The sign and fence - the works are specified as an 'ultra modern market'.

A weekly progress report for the project states that the council has since written to government over the additional funds. Livingstone City Council director of engineering Benny Chiyesu said without the extra funding, the market would be just like any other ordinary market and not the modern facility that it was intended to be.

"The KR10 million will be needed to enhance the quality of the works at the market" Chiyesu said. Asked if the construction of the market was under-budgeted, Chiyesu said the funding was received before the drawings were done. "But the finishing time for this project still remains the same, which is 31st July 2013 and the target will be met," said Chiyesu.


Over the fence, progress to date...

Meanwhile, construction of other projects such as roads, intercity bus terminus, public toilets and the civic centre among others is progressing with contractors promising to complete the works on schedule ahead of the United Nations World Tourism general assembly to be co-hosted with Zimbabwe in August.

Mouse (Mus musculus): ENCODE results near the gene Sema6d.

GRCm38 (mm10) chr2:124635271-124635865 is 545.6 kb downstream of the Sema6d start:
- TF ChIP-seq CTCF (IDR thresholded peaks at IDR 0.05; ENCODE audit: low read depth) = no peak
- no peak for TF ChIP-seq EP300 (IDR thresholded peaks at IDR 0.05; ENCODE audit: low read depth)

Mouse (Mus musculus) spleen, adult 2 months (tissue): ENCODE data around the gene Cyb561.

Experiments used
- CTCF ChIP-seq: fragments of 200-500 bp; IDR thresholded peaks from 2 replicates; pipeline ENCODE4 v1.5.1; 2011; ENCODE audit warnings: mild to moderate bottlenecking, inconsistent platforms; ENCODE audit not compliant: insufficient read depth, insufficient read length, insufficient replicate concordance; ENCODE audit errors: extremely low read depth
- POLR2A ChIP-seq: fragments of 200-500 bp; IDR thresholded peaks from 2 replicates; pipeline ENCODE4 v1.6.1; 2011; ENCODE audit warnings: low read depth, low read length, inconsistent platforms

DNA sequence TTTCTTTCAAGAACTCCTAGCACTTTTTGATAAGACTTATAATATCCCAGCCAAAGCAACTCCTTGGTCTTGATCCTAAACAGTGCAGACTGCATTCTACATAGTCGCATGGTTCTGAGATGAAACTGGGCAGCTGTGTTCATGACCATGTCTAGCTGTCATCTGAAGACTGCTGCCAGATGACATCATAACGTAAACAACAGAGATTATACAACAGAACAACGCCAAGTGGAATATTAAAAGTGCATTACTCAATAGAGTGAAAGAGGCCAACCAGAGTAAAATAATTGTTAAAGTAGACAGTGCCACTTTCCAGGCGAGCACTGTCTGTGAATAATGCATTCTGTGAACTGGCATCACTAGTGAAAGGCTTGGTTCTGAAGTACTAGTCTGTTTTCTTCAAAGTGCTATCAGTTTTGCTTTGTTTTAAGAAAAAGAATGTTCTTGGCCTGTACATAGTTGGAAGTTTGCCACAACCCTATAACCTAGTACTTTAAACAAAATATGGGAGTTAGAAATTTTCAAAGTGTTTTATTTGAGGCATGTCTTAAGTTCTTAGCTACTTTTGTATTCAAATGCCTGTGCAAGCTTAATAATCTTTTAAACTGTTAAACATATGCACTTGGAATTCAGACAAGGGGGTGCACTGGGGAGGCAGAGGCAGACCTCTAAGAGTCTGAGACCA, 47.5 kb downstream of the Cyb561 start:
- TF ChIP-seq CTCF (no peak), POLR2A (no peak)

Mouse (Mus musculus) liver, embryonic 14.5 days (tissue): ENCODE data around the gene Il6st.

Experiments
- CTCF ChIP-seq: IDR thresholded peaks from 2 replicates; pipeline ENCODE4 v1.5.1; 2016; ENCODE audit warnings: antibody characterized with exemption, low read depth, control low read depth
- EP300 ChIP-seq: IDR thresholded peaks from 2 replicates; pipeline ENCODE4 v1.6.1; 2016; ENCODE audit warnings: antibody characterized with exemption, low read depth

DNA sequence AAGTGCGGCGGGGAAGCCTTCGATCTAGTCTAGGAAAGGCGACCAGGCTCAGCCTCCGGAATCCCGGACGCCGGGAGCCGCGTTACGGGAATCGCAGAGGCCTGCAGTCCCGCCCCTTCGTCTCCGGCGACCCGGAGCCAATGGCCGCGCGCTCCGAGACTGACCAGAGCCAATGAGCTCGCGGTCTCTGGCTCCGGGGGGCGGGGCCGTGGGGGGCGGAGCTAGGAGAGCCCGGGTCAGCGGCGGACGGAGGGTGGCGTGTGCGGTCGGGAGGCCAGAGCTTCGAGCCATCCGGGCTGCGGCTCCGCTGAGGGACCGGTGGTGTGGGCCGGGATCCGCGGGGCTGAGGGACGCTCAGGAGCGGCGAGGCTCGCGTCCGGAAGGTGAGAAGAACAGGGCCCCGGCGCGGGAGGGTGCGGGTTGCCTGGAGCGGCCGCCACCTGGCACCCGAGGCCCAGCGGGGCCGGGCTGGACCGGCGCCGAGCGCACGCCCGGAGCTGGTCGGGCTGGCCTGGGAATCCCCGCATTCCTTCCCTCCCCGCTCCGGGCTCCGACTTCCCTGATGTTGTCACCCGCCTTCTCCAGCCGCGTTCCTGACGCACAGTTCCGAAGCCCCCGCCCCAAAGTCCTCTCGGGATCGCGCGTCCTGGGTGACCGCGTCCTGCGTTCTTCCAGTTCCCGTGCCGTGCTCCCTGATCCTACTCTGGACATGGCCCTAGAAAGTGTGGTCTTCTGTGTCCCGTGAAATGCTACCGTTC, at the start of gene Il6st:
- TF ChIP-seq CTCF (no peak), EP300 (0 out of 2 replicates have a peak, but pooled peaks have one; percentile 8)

Street sellers awaiting the development of the new market area.

Relocated street vendors in Livingstone are apparently conducting business at their new trading location at the Common Market for Eastern and Southern Africa (COMESA) and the Green Market. On May 10 this year, vendors who were operating from the pavements of the Mosi-oa-Tunya road in Livingstone were relocated in an exercise spearheaded by Tourism and Arts Minister Sylvia Masebo, aimed at promoting cleanliness in the city ahead of the August 2013 United Nations World Tourism Organisation (UNWTO) General Assembly.